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Viskell is an experimental visual programming environment for a typed (Haskell-like) functional programming language. This project is exploring the possibilities and challenges of interactive visual programming in combination with the strengths and weaknesses of functional languages.


While many visual programming languages/environments exist, they are often restricted to some application domain or a specific target audience. The potential of advanced type systems and higher level abstractions in visual programming has barely been explored yet.

Background information

Short project overview presentation as given on the Dutch Functional Programming Day of Jan 8, 2016.

Goals and focus points

  • Creating readable and compact visualisations for functional language constructs.
  • Immediate feedback on every program modification, avoiding the slow edit-compile-debug cycle.
  • Experimenting with a multi-touch focused user interface, supporting multiple independently acting hands.
  • Type-guided development: program fragments show their types, and type error are locally visualised.
  • Raising the level of abstraction (good support for higher order functions and other common Haskell abstractions).
  • Addressing the scalability issues common to creating large visual programs.


Viskell is not yet usable for anything practical, however suggestions from curious souls are very welcome. While being nowhere near a complete programming language, most basic features have an initial implementation. Every aspect of the design and implementation is still work in progress, but ready for demonstration purposes and giving an impression of its potential.

Building Viskell

To build an executable .jar file that includes dependencies, check out this repository, then run

mvn package

Java(FX) 8u40 or newer, GHC and QuickCheck are required. Importing as a Maven project into any Java IDE should also work.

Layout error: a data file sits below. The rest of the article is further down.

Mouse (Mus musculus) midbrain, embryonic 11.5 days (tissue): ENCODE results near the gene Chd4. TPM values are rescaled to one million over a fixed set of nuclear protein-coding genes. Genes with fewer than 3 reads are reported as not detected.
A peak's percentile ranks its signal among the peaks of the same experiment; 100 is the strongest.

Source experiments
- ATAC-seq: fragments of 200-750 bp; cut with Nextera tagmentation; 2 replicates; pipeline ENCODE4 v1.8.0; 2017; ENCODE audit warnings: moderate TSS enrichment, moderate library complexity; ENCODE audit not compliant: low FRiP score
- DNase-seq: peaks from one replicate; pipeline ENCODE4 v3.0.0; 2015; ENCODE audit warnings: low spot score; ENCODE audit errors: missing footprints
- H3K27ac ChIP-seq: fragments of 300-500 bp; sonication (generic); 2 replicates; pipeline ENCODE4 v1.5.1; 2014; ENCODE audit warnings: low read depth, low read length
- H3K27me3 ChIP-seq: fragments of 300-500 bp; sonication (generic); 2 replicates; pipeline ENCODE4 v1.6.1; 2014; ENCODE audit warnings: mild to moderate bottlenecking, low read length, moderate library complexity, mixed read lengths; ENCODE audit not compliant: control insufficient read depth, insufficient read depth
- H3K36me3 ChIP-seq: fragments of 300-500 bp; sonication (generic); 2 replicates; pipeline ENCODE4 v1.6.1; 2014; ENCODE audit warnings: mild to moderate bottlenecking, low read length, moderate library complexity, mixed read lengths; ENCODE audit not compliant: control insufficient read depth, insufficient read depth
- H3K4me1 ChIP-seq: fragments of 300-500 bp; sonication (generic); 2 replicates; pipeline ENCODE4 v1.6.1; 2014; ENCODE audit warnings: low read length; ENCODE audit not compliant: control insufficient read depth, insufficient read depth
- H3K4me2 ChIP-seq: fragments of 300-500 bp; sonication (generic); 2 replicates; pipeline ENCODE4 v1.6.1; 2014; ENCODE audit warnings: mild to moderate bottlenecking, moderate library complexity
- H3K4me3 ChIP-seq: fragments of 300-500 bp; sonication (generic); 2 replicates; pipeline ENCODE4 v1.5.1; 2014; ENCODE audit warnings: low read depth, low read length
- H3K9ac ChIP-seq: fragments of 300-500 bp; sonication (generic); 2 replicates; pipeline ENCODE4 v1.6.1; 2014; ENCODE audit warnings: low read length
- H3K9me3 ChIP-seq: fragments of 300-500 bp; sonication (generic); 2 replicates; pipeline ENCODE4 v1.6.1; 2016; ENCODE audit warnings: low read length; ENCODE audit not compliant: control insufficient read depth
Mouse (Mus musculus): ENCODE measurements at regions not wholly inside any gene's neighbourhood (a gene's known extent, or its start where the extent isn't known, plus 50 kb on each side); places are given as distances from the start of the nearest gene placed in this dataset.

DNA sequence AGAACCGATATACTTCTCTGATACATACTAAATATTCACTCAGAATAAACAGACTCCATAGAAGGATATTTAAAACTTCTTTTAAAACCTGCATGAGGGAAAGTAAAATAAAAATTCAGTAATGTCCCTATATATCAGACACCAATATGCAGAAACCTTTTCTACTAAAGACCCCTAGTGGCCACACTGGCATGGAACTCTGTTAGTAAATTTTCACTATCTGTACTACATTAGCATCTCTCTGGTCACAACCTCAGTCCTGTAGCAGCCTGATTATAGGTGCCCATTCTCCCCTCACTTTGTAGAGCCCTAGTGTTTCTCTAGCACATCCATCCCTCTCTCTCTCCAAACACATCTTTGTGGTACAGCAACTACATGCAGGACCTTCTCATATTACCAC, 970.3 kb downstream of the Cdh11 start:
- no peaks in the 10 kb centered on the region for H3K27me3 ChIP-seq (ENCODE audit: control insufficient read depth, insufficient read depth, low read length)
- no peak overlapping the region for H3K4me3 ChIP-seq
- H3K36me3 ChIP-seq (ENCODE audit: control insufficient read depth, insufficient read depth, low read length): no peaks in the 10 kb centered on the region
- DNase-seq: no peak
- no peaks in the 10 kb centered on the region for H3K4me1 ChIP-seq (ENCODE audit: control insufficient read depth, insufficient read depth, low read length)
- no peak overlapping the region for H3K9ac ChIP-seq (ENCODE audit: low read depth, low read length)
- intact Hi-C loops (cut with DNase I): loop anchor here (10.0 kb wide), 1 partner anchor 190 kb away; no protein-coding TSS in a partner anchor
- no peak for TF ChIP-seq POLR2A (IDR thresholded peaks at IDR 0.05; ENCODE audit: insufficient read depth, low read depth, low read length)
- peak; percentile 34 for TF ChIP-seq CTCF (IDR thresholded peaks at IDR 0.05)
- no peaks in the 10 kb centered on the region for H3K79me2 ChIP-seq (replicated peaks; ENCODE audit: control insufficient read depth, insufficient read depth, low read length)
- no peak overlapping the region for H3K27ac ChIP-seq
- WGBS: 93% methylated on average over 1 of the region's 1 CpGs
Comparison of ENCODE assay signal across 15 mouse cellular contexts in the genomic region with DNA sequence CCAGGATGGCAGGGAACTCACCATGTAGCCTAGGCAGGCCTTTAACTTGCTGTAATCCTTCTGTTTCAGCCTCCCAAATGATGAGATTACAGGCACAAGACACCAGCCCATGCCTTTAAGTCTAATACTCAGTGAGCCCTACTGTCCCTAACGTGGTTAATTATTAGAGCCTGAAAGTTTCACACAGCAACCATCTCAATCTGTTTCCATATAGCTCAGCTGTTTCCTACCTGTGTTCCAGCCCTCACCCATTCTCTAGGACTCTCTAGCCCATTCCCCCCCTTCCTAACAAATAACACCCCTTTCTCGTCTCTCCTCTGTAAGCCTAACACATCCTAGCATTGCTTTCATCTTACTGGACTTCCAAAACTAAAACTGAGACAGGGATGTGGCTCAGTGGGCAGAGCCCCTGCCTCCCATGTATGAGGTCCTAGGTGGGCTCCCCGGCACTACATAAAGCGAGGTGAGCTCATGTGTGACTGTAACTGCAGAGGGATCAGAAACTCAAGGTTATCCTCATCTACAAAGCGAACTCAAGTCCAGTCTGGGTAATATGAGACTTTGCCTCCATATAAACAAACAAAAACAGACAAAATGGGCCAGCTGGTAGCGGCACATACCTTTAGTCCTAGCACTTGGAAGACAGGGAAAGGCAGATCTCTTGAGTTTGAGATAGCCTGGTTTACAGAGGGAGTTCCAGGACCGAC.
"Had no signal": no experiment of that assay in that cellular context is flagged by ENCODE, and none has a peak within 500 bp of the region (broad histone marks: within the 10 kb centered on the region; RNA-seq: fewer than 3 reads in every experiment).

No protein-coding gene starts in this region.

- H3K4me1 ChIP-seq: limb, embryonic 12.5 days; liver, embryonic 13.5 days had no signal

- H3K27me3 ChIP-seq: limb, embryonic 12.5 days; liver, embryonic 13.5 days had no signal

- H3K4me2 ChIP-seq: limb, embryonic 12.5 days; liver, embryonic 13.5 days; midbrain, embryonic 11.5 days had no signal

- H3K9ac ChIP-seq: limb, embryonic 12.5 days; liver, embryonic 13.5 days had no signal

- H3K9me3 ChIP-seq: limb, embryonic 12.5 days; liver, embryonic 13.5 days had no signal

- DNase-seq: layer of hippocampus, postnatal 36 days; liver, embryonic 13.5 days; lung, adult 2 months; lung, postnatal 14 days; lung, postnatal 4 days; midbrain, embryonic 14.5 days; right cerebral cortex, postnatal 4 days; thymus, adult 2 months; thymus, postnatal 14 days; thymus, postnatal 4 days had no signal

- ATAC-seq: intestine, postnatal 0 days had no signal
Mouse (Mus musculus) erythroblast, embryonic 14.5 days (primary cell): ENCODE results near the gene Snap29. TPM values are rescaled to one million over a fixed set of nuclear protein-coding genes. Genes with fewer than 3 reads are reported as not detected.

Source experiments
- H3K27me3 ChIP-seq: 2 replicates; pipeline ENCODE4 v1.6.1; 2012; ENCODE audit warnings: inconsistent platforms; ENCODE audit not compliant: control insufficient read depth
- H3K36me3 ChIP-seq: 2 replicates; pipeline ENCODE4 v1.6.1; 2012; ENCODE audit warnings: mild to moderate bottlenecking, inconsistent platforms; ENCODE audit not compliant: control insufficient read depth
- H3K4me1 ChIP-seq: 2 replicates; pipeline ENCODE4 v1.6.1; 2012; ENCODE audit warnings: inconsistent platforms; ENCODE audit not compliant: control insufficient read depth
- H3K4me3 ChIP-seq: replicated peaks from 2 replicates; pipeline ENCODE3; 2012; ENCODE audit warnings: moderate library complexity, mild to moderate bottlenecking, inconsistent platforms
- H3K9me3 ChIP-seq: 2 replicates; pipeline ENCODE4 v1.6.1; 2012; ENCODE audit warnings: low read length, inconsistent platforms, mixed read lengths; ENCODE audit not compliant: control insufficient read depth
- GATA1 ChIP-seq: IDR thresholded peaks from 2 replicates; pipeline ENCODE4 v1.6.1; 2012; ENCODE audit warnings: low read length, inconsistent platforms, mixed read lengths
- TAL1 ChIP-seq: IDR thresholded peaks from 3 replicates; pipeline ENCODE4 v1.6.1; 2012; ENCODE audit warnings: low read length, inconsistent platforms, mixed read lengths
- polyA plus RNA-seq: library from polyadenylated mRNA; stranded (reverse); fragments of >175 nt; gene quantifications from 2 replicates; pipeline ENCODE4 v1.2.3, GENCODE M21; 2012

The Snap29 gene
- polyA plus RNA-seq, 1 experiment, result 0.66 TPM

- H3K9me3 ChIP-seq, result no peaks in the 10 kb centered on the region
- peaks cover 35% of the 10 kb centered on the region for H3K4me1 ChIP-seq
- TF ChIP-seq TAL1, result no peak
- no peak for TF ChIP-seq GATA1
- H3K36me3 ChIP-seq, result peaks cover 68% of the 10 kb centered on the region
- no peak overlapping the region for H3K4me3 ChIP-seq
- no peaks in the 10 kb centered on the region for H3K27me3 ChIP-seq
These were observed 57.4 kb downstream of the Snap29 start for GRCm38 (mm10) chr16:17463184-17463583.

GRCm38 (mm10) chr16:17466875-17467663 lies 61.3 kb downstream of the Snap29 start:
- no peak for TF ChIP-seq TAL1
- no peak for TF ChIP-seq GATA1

You can also download the latest release or a the latest bleeding-edge build.

Using the touch interface (and the mouse alternatives)

  • Moving a block: dragging by one finger (or primary mouse button)
  • Making a connection: draw with one finger from a connection point to another (or with primary mouse button)
  • Open function menu: two finger tap on a background area (or click by secondary mouse button)
  • Open context menu: two finger tap on the non transparent parts of a block (or click by secondary mouse button)
  • Panning an area: two finger drag on background area (or drag with secondary mouse button)
  • Cut a connection: draw a line across and trace it back to it starting point, by one finger (or primary mouse button)
  • Wire context menu: while drawing a connection tap a second finger next to it (or click by secondary mouse button)
  • Curry a function: on an orange function block drag down the type label by one finger (or primary mouse button)
  • Splitting a wire based on type: while drawing a connection put down a finger next to it and pull them apart in either horizontal or vertical direction (this action is work in progress and has no mouse alternative yet)
  • Why is the implementation in Java 8/JavaFX?
    • It was considered the least problematic option at the start of this project. Haskell unfortunately lacks suitable GUI libraries, and we need good multi-touch support (3+ independently moving touchpoints) that is also cross platform. And secondly not all of the initial contributors were experienced with Haskell. Eventually we want to transition to a browser based GUI combined with Haskell on a local server.
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